In which I am about to grab a pedestal and street preach, ya'll.
The Wall Street Journal recently posted up this post here entitled Darkness Too Visible in which it talks about how there are *gasp* dark plot lines in many YAs out there now. For those of you who scare easily, please sit down in your seats with some smelling salts so that you don't faint.
The Wall Street Journal might as well have entitled the article A Real Too Real. Okay, so they're aren't exactly sparkling vampires or boys who turn into werewolves out there but every YA book is working to address some real underlying issue. I've said it before and I'll say it again:
Yes, there is rape/cussing/sex/drugs/drinking/homosexuality/bullying/gossip/cutting/etc in YA fiction. Why? Because there is rape/cussing/sex/drugs/drinking/homosexuality/bullying/gossip/cutting/etc in real life. Just because it isn't something nice to talk about, just because it is dark, doesn't mean it doesn't exist. Let me make this crystal clear, just because you turn away from that animal dying slowly on the street doesn't mean it just disappears. This is the same with those issues. Just because we don't like that some kids are using cutting as an outlet for their emotions doesn't make the fact that they are doing it any less. In fact, speaking from experience, the WORST thing that you could do to me as a teen was tell me I was the only one doing it. At the core of my teenage existence was fitting in with a group of like-minded individuals.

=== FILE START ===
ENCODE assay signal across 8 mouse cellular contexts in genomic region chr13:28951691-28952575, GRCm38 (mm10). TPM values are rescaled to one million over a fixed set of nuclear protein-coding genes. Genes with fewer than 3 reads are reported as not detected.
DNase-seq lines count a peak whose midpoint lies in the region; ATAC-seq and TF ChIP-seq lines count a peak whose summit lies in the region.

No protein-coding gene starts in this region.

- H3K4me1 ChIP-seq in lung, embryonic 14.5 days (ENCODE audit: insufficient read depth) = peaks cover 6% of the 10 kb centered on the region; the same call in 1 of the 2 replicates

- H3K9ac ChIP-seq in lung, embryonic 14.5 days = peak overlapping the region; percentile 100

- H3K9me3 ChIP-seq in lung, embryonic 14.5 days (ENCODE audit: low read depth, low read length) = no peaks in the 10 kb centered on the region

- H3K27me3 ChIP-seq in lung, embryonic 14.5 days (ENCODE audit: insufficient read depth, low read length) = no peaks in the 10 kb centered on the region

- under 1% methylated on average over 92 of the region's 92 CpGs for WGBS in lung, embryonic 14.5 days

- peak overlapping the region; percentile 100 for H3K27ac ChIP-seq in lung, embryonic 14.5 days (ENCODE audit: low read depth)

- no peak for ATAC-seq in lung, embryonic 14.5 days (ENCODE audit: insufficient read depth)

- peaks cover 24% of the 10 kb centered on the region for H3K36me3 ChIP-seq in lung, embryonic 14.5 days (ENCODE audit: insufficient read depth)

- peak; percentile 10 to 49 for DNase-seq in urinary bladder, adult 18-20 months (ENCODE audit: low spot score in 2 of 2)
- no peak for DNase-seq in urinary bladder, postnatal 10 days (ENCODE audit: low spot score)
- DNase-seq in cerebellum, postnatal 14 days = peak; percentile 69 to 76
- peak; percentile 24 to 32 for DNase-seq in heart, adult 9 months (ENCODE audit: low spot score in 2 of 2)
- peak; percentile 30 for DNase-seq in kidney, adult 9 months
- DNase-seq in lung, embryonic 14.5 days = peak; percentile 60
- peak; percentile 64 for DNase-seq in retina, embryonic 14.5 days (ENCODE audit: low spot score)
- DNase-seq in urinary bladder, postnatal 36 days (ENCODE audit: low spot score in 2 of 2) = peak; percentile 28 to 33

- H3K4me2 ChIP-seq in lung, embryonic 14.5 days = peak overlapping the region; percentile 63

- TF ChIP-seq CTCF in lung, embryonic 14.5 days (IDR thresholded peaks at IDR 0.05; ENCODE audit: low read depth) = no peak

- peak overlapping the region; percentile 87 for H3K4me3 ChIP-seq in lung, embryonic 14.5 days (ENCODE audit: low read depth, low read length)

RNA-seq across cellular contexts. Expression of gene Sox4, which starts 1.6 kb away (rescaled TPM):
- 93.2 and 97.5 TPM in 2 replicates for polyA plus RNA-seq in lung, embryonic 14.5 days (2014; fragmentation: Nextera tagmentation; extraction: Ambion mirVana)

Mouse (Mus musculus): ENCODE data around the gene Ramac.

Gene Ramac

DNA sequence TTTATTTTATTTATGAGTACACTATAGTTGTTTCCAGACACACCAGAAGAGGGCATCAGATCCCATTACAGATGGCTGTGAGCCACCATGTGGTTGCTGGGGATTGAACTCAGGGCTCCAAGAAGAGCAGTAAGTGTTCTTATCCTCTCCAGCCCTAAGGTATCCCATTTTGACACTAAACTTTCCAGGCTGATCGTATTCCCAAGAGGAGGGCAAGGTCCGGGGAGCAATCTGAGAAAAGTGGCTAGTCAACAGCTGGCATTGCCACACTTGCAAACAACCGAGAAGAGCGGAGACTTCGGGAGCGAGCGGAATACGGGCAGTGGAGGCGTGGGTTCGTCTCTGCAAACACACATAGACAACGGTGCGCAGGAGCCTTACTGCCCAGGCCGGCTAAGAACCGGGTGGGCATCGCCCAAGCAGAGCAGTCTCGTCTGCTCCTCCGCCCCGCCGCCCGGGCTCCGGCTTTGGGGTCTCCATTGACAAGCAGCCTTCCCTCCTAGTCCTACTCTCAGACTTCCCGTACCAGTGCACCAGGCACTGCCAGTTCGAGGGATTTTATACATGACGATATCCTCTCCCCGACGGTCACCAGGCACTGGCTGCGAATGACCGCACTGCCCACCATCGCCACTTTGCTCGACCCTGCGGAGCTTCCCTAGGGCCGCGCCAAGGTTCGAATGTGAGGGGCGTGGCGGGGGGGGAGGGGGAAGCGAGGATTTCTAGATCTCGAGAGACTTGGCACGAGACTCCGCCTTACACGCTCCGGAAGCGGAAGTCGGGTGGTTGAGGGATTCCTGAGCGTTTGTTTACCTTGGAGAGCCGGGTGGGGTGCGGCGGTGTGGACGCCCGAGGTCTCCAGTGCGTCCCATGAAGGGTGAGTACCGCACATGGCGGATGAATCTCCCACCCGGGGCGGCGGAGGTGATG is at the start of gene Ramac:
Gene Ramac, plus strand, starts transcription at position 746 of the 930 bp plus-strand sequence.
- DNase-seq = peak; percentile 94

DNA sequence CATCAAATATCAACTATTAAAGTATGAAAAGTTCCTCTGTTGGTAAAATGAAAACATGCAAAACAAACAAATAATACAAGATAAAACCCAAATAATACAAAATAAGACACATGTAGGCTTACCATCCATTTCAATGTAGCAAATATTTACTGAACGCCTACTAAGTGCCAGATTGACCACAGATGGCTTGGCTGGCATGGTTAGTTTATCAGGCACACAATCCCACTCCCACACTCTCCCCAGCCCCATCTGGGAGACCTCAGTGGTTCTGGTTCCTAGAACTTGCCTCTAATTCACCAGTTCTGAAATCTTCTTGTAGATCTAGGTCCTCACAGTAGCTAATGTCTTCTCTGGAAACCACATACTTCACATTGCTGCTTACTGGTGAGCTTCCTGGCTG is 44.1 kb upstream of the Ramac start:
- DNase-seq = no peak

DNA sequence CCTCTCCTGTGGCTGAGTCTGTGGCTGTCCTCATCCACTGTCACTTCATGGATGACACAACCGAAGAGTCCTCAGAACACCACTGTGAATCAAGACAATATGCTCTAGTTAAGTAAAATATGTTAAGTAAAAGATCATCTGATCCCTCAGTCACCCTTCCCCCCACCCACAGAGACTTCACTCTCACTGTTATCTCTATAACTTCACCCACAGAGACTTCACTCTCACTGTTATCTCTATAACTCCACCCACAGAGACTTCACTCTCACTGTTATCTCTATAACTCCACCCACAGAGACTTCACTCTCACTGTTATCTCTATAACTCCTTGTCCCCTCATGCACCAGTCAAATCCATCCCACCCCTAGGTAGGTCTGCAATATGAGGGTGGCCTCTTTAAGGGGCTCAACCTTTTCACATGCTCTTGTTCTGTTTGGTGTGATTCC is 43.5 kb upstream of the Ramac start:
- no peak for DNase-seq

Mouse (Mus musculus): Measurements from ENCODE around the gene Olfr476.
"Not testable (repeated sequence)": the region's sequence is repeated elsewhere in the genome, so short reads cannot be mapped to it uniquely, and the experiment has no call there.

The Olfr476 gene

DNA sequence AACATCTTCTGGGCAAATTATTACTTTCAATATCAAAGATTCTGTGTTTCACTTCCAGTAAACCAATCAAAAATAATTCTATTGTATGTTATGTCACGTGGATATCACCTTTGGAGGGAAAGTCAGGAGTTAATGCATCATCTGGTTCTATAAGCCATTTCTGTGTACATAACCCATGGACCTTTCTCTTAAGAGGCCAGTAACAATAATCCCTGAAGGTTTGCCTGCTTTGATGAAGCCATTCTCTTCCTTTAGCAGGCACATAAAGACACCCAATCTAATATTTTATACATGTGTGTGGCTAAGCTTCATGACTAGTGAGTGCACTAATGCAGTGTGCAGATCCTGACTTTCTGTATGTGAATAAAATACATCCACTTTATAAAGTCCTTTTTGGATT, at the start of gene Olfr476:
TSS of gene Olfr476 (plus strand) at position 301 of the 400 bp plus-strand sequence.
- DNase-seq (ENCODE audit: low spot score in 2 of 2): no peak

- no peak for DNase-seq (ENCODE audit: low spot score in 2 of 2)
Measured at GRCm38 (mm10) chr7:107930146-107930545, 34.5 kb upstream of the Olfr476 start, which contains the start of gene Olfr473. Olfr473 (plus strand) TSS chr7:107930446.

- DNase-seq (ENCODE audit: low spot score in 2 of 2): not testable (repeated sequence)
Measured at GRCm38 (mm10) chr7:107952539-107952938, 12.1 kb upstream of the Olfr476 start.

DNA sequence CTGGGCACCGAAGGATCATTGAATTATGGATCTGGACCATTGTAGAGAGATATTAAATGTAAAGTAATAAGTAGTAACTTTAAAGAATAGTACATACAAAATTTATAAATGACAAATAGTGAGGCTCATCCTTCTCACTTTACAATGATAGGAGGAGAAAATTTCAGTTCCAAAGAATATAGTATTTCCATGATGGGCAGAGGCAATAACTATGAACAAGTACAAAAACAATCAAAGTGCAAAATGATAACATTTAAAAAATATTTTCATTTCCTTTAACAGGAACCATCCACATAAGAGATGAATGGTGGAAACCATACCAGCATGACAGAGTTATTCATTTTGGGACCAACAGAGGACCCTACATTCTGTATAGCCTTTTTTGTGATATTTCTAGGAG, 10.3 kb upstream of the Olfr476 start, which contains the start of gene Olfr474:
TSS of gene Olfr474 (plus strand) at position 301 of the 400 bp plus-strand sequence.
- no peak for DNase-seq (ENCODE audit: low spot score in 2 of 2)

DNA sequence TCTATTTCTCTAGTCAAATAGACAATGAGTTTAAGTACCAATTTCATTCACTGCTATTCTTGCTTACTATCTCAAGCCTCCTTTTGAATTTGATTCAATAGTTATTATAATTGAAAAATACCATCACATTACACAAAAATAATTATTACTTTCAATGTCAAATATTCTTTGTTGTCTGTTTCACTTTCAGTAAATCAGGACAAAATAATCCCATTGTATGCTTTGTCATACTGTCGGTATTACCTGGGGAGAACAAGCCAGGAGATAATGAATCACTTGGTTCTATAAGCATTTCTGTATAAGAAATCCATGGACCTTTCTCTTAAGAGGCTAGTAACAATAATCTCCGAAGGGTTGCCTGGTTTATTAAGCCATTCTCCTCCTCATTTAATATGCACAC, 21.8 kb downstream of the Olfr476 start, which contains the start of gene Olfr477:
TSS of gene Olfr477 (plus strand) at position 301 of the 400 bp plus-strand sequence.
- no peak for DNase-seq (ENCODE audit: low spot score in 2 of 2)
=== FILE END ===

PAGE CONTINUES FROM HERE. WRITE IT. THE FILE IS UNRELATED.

THAT is what putting characters like Lia from Laurie Halse Anderson's Wintergirls who is anorexic and Alice from Elizabeth Scott's Living Dead Girl who was abducted by a sicko at 10 and Clara from Deb Caletti's Stay who suffered from an abusive boyfriend and Valarie from Jennifer Brown's Hate List who helped her boyfriend craft a hit list and also stopped him from killing one of the girls on it and Katniss from Suzanne Collins The Hunger Games Series who faced down a corrupt government and Nina from from Julia Karr's XVI who survived being objectified by men at the age of 16 because society says it's alright.
These extraordinary ladies and hundreds more just like them shine a light on these problems and help the readers find their way out of the darkness with their strength and will power and the truthfulness of their stories. They allow teens and tweens and college kids and adults and everyone in between identify with them and realize they are not alone. And just having someone that understands, that found their way out of it can be enough.
Are there things in YA fiction that might not be appropriate for everyone? Maybe, but that's up for the parent to decide. Are there issues like rape/cussing/sex/drugs/drinking/homosexuality/bullying/gossip/cutting/etc? Absolutely, because they exist. If parents would spend less time trying to brush the nastiness of life under the rug and more time reading and discussing with their children, there wouldn't BE this problem. And I know there are plenty of parents out there that do this. For those of you that are actively living like that everyday, I commend you. That is the youth I want growing up to inherit this world. Because I promise you, all of these things are happening around the world today in our middle schools. Definitely not to every child, but to most and the difference between them is that those who have read about it and talked it over will be prepared for the right kind of response.
Reality is just that, it's real. Fiction strives for truth. The truth can only come out of the real, the flesh, the experiences and if it doesn't, then it's not the kind of stuff we should be reading.
Every time I pick up a YA book, I fall in love all over again.
And that my friends, is why YA saves.